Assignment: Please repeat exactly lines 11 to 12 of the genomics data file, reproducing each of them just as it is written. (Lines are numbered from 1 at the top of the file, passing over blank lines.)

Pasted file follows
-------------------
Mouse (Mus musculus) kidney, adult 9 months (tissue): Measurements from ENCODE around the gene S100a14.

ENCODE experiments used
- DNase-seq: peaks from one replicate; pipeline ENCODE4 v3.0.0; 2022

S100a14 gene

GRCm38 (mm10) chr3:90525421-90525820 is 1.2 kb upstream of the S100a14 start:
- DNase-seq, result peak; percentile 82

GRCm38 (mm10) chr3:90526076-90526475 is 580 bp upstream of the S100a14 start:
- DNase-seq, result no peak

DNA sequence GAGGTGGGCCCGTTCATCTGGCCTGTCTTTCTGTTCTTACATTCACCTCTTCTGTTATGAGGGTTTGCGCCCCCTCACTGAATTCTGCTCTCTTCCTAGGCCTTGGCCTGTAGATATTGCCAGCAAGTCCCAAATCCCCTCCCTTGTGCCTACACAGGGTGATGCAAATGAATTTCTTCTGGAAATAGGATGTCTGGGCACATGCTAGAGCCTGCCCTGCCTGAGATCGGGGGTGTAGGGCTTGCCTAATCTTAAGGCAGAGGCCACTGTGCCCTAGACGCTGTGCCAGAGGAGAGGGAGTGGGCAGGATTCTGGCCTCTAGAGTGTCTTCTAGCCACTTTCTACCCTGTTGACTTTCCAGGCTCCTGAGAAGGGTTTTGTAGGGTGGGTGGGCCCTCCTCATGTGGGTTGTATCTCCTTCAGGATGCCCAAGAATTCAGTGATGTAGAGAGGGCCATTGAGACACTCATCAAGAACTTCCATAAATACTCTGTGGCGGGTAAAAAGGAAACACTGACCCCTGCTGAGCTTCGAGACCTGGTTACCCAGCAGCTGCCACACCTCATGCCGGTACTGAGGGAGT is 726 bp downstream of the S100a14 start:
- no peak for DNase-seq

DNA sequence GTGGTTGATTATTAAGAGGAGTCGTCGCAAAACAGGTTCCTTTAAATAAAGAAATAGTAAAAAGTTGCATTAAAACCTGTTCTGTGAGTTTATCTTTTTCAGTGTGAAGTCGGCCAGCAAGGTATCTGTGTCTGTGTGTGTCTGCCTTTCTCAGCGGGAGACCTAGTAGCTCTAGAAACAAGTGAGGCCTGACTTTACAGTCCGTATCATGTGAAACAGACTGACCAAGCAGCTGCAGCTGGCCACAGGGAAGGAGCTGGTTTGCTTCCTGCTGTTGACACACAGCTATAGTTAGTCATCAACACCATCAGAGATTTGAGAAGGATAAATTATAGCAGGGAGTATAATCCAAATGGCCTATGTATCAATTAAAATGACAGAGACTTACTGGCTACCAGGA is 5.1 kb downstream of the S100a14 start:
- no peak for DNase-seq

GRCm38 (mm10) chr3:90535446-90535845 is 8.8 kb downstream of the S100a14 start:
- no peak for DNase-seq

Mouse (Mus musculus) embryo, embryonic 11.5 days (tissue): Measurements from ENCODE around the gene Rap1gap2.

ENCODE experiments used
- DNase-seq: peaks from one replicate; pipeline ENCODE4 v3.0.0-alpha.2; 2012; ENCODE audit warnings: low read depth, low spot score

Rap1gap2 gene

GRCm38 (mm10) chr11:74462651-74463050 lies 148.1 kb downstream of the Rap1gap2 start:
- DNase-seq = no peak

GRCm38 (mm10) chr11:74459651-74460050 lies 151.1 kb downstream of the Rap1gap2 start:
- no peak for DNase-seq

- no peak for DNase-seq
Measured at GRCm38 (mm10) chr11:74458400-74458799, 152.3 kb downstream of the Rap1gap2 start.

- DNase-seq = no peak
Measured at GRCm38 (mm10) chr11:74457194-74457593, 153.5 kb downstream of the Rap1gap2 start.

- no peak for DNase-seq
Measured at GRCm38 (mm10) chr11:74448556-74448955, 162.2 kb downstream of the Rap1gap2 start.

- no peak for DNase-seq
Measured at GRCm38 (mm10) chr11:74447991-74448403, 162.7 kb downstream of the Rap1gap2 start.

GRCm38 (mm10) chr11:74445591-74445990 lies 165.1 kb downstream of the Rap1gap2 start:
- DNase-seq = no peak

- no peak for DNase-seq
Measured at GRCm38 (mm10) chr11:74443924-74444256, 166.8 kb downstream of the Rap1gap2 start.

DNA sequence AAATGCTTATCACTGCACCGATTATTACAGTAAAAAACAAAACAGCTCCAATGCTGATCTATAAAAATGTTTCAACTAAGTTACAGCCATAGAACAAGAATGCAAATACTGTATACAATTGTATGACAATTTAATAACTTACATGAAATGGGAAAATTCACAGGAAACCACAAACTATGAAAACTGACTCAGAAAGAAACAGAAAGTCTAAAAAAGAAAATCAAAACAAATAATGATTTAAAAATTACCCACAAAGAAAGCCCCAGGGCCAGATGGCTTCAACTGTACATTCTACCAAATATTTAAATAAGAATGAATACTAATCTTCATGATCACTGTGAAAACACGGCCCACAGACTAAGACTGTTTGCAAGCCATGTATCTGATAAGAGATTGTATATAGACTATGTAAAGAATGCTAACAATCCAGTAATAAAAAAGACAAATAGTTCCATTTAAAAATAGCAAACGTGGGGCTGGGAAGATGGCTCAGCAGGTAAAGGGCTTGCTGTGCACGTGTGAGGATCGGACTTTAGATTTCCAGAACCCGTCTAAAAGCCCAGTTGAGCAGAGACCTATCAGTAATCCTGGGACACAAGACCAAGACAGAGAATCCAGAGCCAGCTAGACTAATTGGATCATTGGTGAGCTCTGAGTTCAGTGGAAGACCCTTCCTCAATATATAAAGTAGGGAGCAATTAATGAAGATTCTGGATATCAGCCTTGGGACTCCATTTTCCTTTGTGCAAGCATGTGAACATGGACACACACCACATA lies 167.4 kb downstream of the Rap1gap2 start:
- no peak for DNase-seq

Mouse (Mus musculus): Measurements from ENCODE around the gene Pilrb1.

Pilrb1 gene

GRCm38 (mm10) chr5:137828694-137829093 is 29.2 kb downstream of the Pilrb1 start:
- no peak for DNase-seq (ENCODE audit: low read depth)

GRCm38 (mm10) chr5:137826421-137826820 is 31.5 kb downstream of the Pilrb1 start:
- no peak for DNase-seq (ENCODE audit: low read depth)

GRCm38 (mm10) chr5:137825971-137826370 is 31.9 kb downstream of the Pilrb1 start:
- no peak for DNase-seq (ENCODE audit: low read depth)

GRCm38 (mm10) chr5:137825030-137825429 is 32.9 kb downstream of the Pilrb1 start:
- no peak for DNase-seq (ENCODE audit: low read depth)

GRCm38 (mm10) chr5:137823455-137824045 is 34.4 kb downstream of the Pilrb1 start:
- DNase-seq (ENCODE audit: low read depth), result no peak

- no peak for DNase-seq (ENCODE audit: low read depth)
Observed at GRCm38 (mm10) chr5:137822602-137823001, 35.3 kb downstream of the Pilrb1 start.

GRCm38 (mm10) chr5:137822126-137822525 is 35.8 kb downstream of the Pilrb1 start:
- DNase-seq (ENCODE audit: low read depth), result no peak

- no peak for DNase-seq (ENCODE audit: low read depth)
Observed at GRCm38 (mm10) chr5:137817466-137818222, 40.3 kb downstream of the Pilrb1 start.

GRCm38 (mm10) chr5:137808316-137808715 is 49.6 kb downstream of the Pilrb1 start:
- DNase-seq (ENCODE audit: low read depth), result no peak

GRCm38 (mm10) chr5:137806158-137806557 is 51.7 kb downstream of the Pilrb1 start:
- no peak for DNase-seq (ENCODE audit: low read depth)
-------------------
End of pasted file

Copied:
DNA sequence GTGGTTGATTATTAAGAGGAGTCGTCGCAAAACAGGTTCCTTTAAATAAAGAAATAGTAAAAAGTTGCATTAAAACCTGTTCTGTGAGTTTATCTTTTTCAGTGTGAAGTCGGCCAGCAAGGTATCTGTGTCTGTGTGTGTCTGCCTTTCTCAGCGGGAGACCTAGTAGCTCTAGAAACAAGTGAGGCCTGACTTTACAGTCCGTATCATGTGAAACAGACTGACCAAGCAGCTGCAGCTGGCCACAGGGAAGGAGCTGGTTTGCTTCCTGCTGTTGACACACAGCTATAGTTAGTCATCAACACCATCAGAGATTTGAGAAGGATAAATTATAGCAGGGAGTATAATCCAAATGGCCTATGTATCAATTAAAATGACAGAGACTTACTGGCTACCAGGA is 5.1 kb downstream of the S100a14 start:
- no peak for DNase-seq